As the pace of our consumption has grown, our grip on our own individual part has been missing. How many coffee cups have you used this year? Toilet paper rolls? How many gallons of water? How much money have you spent on cigarettes, or clothes, or songs in your library? Modern-day consumption is very much an "in the now" sort of thing and it is easy for these items to slip away into a wash of anonymous moment lost.
All of these items, moments and facts can become blurry to remember for most, but not all. There is a new trend, enabled by our digital devices, which is greatly intriguing some of my Intel colleagues. It is called the "Quantified Self" - or the act of using technology to track oneself over long periods of time.
Here is an infographic created by Nicholas Felton, co-creator of a self tracking application daytum. For several years he has been tracking everyday interactions and gathering them into reports which he then posts online for everyone to see. These reports have detailed information in them ranging from the number of times he took a taxi (and the average distance of all taxi trips next to the longest and shortest trip), to how many milligrams of caffeine he ingested throughout the year, each month, each day. This may seem a bit extreme, but wait a minute....how many of YOU use self tracking software every day? Check out this list for some tips on where to find top-notch quantified self software - I'll bet you will recognize a few of them (I'm a huge fan of Mint.com, BTW).
If you are looking for something slightly less digital, check out the image below:
This is a project which comes from Fernd Van Engelen, a friend and former boss of mine who now heads up the ID team at Artefact. Called 999 bottles, this is a re-usable steel water bottle, that helps you keep track of your steadily shrinking eco footprint as you defer water consumption from wasteful, non-biodegradable plastic containers to one simple but beautiful container. The object becomes more interesting over time as the process of counting and keeping track begins delivering it's own value...Artefact's specialty lies in combining the digital and the physical, so the project wouldn't have been complete without an accompanying online resource which can take your tallies and put them in a broader context: "Saved 226 bottles? That's equivalent to 10 gallons of oil, which is enough to drive 500 miles." The lesson here is that a series of small decisions can scale to have greater consequences - an ideal message for developing global awareness.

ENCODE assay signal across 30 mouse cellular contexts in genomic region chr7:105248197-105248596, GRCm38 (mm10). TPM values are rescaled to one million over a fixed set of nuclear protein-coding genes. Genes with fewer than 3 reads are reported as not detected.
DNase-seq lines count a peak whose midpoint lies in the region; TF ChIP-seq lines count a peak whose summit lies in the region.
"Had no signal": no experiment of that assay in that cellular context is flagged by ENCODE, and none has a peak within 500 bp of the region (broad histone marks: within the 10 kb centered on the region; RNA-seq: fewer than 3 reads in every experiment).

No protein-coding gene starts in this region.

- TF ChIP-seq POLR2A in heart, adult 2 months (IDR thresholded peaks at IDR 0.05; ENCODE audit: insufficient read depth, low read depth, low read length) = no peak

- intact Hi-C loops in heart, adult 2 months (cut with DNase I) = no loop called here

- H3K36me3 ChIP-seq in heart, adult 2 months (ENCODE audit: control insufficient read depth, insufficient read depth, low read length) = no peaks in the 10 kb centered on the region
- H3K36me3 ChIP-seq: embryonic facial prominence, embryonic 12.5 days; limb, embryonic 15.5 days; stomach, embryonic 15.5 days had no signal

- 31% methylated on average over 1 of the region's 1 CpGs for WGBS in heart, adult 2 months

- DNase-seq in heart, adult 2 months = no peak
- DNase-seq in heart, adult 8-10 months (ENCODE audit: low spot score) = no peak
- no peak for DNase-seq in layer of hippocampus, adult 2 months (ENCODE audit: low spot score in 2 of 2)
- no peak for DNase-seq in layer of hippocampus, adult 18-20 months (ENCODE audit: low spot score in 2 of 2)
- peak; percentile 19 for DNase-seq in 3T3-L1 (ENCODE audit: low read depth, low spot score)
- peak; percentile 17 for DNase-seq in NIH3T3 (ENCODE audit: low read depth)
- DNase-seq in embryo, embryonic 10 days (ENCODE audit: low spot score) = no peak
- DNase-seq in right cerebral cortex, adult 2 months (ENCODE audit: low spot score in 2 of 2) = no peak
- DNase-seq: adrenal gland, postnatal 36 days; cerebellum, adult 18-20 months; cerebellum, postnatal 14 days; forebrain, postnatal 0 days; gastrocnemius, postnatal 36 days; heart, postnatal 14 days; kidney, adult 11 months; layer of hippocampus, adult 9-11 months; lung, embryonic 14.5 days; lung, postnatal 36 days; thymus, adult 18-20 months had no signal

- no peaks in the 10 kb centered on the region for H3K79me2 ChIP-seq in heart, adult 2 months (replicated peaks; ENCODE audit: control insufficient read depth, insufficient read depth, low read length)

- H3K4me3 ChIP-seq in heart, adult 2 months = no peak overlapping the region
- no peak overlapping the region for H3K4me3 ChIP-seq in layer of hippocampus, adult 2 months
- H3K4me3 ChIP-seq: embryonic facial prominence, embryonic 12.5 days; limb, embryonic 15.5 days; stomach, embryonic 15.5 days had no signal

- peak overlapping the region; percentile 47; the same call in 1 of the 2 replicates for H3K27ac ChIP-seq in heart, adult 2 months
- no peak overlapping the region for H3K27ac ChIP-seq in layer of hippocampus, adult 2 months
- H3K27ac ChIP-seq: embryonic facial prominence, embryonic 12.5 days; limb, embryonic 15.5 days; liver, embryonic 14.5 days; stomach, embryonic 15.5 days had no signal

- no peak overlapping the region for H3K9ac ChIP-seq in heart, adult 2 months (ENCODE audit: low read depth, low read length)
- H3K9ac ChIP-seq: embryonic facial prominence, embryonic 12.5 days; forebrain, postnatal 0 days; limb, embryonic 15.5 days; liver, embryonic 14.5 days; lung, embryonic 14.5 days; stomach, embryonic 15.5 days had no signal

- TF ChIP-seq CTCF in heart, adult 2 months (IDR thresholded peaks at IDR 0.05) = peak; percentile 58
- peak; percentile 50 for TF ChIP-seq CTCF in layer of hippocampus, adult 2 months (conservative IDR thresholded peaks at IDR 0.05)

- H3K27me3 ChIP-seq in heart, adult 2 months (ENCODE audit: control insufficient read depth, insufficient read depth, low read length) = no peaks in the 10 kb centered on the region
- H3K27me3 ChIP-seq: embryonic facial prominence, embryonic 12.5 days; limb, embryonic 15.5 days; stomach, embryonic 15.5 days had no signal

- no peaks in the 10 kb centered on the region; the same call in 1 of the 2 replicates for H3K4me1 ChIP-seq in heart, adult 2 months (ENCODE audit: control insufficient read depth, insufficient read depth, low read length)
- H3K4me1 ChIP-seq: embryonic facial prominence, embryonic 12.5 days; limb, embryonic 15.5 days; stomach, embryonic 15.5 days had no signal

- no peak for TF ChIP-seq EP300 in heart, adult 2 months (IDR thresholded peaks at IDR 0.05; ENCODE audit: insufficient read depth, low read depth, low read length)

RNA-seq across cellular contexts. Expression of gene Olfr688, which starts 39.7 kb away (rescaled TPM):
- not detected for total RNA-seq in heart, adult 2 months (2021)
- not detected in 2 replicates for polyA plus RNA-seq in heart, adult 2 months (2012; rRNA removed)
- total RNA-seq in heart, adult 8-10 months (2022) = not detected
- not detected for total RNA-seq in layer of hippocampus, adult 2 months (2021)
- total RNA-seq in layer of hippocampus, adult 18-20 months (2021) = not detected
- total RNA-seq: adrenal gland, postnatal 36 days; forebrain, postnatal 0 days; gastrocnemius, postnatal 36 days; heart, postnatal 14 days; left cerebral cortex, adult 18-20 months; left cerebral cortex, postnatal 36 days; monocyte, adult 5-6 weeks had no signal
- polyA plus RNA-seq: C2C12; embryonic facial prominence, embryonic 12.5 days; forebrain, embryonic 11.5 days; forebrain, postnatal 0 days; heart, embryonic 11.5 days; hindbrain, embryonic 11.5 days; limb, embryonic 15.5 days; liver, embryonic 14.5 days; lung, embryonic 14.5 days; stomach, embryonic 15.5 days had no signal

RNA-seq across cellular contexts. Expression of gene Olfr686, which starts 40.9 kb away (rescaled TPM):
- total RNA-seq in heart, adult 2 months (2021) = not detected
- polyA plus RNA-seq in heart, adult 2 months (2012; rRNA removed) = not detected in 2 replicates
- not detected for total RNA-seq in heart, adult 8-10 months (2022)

The right tools for the right job...in the nick of time?
I believe the tools and behaviors associated with the quantified self are another example of new tools we are using to develop a broader awareness than what our run-of-the mill everyday existence allows us. They, like the Jet Plane, like Digital Social Networking, like our ever present digital butler buddies (Smartphones), like so many new tools we have allow us to extend our awareness beyond ourselves. It used to be that our eyes and ears and hands were sufficient to change our world. Now, entire nations are vehicles of change, and it is only a collective effort that can make a difference. The tools which link individual action to collective needs have been developing and evolving since the beginning of the industrial age - take the telegraph, the locomotive, the radio, the television...all of this technology to break down the barriers of time and distance. Here we are, for the first time in history, facing a massive global crisis of our own creation...and here we are, for the first time in history, creating the tools we need to adapt and evolve to address the threat. The future is worrisome at this point, and the next generation will face even more danger than we do...but I feel it is also a pioneering time for our species. An exciting time.